The other difference between the two theories is demonstrated by demand deficient unemployment. The Keynesian theory view on the cause of unemployment varies from the classical view of unemployment. According to the classical theorists, unemployment is primarily caused by the supply side factors. On the other hand, Keynesian theory emphasizes on demand deficient unemployment.

Besides, the flexibility of prices and wages indicate some differences between the two theories. The classical theory assumes that prices and wages are flexible and markets will end up being clear and efficient. On the contrary, Keynesian theory asserts that wages are not normally flexible. In the real world the wages are considered as sticky downwards due to worker’s resistance to normal pay cuts (Flaschel 11).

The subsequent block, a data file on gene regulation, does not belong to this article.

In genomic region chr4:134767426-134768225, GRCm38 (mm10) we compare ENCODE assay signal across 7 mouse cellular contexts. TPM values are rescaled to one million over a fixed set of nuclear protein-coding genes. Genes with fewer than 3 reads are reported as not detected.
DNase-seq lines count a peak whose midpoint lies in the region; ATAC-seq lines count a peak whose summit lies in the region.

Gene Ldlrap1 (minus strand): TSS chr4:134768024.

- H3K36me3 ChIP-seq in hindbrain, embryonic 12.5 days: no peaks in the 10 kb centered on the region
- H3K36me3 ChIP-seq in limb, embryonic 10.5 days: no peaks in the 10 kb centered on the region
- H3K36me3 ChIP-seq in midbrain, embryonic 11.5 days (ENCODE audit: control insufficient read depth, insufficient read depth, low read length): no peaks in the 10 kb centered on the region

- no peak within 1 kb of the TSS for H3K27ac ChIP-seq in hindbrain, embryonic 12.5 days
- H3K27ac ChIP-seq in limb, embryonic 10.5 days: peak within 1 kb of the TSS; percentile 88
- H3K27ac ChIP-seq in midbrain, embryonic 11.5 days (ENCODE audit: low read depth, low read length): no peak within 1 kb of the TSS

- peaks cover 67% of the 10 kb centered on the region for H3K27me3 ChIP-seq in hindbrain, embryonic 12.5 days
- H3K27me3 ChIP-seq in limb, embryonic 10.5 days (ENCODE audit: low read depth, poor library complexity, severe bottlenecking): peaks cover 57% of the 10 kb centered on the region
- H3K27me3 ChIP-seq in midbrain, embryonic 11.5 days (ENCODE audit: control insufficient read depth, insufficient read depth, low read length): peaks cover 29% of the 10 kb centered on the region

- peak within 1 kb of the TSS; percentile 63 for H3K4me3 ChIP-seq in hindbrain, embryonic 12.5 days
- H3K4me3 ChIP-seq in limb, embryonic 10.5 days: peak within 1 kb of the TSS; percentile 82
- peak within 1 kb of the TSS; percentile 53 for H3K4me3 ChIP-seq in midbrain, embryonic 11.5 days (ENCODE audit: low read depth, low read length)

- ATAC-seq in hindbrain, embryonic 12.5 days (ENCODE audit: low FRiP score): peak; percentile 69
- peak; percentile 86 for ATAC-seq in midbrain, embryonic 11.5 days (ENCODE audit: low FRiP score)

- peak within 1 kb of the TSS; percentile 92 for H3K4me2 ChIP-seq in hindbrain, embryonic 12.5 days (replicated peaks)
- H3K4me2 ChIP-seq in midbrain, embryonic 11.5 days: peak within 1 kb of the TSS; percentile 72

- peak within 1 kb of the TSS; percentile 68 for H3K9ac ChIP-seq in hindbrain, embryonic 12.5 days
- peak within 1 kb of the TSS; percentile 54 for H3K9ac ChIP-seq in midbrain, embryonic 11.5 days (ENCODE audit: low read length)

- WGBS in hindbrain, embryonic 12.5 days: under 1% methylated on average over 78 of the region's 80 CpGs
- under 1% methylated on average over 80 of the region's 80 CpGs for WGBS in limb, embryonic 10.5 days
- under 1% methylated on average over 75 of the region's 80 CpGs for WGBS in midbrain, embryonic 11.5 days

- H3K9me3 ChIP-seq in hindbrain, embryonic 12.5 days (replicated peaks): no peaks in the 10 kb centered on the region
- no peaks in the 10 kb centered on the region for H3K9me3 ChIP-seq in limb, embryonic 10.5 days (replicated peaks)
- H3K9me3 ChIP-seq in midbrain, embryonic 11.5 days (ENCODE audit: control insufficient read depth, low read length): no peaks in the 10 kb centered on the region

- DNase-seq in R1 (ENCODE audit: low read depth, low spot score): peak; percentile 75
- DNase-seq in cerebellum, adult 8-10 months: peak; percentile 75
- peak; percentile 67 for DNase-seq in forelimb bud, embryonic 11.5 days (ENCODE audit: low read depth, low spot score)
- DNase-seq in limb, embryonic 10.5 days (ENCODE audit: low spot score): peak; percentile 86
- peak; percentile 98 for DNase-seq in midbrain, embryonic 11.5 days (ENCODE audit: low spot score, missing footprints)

In conclusion, the theories vary in the level of confidence and rationality. The classical theorists assume that people are rational and their confidence is not always shaken. However, the Keynesian theorists and economists predict that the confidence of people involved in business can collapse during difficult times contributing to a fall in both Investment (I) and Demand.

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  • Blinder, Alan S. “Keynesian economics.” The concise encyclopedia of economics 2.008 (2008).
  • Dutt, Amitava Krishna. “Aggregate demand, aggregate supply and economic growth.” International Review of Applied Economics 20.3 (2006): 319-336.
  • Keynesian AS AS-AD: The Keynesian System (IV): Aggregate Supply and Demand. Retrieved 3rd October 3, 2016 from
  • Flaschel, Peter. Keynes, the “Classics,” and the “New Classics”: A Simple Presentation of Basic Differences. Springer Berlin Heidelberg, 2009.